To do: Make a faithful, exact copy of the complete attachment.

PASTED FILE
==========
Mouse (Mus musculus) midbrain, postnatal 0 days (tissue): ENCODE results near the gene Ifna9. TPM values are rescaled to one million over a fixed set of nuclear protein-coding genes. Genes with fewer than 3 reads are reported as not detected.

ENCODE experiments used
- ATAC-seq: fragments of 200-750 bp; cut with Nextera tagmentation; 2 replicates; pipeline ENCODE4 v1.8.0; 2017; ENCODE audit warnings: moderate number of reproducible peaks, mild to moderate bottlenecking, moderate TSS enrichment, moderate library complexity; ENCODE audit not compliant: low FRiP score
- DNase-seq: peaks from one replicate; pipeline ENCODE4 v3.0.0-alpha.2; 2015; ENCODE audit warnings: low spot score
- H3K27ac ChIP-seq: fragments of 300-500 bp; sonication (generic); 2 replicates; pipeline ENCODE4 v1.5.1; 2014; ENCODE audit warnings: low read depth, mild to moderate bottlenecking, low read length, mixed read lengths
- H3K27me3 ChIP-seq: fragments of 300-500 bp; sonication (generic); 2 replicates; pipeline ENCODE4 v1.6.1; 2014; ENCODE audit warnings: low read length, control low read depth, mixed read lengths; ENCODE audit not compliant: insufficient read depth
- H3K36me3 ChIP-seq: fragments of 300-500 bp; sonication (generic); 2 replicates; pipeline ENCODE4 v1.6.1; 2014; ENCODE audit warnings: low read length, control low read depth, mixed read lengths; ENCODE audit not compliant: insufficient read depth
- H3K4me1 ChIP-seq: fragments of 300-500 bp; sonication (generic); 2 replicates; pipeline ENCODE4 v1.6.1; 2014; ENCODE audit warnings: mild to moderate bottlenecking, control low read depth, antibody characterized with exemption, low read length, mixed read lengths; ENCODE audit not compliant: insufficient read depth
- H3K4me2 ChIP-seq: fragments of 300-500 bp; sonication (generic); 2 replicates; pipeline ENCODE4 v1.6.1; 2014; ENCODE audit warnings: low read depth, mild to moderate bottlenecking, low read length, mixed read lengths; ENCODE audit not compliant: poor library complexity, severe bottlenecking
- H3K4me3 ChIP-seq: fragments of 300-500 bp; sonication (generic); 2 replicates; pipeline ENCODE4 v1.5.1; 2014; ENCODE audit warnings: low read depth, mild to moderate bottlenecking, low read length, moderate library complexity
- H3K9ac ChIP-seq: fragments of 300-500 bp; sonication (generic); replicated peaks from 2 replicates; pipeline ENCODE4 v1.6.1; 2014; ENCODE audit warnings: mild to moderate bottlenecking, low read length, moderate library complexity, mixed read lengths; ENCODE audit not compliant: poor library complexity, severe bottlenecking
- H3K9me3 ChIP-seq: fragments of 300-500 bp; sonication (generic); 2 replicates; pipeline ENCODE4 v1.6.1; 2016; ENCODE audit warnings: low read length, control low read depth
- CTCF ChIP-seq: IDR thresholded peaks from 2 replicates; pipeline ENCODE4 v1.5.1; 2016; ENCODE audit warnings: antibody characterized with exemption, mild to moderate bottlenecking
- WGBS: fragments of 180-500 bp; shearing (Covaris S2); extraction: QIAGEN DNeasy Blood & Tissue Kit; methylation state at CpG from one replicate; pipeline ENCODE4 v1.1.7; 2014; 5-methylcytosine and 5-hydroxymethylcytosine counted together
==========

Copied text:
Mouse (Mus musculus) midbrain, postnatal 0 days (tissue): ENCODE results near the gene Ifna9. TPM values are rescaled to one million over a fixed set of nuclear protein-coding genes. Genes with fewer than 3 reads are reported as not detected.

ENCODE experiments used
- ATAC-seq: fragments of 200-750 bp; cut with Nextera tagmentation; 2 replicates; pipeline ENCODE4 v1.8.0; 2017; ENCODE audit warnings: moderate number of reproducible peaks, mild to moderate bottlenecking, moderate TSS enrichment, moderate library complexity; ENCODE audit not compliant: low FRiP score
- DNase-seq: peaks from one replicate; pipeline ENCODE4 v3.0.0-alpha.2; 2015; ENCODE audit warnings: low spot score
- H3K27ac ChIP-seq: fragments of 300-500 bp; sonication (generic); 2 replicates; pipeline ENCODE4 v1.5.1; 2014; ENCODE audit warnings: low read depth, mild to moderate bottlenecking, low read length, mixed read lengths
- H3K27me3 ChIP-seq: fragments of 300-500 bp; sonication (generic); 2 replicates; pipeline ENCODE4 v1.6.1; 2014; ENCODE audit warnings: low read length, control low read depth, mixed read lengths; ENCODE audit not compliant: insufficient read depth
- H3K36me3 ChIP-seq: fragments of 300-500 bp; sonication (generic); 2 replicates; pipeline ENCODE4 v1.6.1; 2014; ENCODE audit warnings: low read length, control low read depth, mixed read lengths; ENCODE audit not compliant: insufficient read depth
- H3K4me1 ChIP-seq: fragments of 300-500 bp; sonication (generic); 2 replicates; pipeline ENCODE4 v1.6.1; 2014; ENCODE audit warnings: mild to moderate bottlenecking, control low read depth, antibody characterized with exemption, low read length, mixed read lengths; ENCODE audit not compliant: insufficient read depth
- H3K4me2 ChIP-seq: fragments of 300-500 bp; sonication (generic); 2 replicates; pipeline ENCODE4 v1.6.1; 2014; ENCODE audit warnings: low read depth, mild to moderate bottlenecking, low read length, mixed read lengths; ENCODE audit not compliant: poor library complexity, severe bottlenecking
- H3K4me3 ChIP-seq: fragments of 300-500 bp; sonication (generic); 2 replicates; pipeline ENCODE4 v1.5.1; 2014; ENCODE audit warnings: low read depth, mild to moderate bottlenecking, low read length, moderate library complexity
- H3K9ac ChIP-seq: fragments of 300-500 bp; sonication (generic); replicated peaks from 2 replicates; pipeline ENCODE4 v1.6.1; 2014; ENCODE audit warnings: mild to moderate bottlenecking, low read length, moderate library complexity, mixed read lengths; ENCODE audit not compliant: poor library complexity, severe bottlenecking
- H3K9me3 ChIP-seq: fragments of 300-500 bp; sonication (generic); 2 replicates; pipeline ENCODE4 v1.6.1; 2016; ENCODE audit warnings: low read length, control low read depth
- CTCF ChIP-seq: IDR thresholded peaks from 2 replicates; pipeline ENCODE4 v1.5.1; 2016; ENCODE audit warnings: antibody characterized with exemption, mild to moderate bottlenecking
- WGBS: fragments of 180-500 bp; shearing (Covaris S2); extraction: QIAGEN DNeasy Blood & Tissue Kit; methylation state at CpG from one replicate; pipeline ENCODE4 v1.1.7; 2014; 5-methylcytosine and 5-hydroxymethylcytosine counted together